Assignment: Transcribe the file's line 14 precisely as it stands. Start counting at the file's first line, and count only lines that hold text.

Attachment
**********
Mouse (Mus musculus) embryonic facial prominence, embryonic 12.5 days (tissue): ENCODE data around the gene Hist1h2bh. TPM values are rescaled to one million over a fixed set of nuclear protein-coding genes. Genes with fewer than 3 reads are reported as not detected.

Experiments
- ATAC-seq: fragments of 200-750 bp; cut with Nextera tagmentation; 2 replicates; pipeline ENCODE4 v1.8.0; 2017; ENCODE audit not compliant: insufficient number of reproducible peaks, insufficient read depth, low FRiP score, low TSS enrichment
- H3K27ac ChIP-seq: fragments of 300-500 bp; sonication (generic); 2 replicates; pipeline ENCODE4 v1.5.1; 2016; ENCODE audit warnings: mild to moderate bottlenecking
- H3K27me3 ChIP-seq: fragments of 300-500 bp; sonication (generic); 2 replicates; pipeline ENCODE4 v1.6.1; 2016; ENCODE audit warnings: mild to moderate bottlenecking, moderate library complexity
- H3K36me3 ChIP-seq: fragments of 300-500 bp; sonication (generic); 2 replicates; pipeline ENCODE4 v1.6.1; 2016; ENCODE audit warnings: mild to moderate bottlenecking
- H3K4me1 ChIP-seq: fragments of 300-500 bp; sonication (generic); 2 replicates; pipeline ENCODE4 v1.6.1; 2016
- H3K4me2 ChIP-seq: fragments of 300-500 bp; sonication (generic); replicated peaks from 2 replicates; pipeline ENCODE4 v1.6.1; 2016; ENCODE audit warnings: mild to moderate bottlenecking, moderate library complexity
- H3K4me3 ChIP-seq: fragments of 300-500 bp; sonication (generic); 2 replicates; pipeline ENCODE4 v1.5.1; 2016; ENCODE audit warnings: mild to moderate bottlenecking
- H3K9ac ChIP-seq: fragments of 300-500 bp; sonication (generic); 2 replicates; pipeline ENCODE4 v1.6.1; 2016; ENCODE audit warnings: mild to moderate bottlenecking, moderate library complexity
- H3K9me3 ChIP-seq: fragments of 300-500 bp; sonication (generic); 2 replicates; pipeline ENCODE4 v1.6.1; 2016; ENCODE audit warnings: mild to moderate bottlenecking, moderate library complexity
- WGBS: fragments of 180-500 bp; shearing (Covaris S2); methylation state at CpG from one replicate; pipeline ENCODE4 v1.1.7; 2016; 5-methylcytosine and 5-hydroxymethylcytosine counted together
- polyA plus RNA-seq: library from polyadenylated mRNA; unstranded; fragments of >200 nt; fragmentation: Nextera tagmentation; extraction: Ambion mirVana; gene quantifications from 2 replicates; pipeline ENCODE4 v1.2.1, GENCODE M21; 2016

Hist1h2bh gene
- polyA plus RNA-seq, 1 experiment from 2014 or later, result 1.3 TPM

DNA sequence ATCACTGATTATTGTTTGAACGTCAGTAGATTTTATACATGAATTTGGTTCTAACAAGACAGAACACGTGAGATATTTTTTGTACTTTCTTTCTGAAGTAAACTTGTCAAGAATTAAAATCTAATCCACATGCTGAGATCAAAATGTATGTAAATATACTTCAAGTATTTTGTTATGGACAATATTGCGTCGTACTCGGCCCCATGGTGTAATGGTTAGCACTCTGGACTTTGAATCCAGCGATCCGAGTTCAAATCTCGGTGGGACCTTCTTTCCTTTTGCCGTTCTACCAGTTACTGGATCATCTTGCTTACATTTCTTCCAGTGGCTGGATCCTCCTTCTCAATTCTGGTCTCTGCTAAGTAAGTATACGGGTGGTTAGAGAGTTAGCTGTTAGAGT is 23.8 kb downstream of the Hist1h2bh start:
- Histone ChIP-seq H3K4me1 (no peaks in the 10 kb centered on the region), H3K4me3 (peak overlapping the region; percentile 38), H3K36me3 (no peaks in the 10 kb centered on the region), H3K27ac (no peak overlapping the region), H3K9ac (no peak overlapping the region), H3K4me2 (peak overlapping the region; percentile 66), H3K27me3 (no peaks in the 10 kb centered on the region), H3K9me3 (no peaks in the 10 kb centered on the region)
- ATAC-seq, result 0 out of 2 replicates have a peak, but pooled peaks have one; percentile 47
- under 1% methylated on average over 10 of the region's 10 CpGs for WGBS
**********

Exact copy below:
Hist1h2bh gene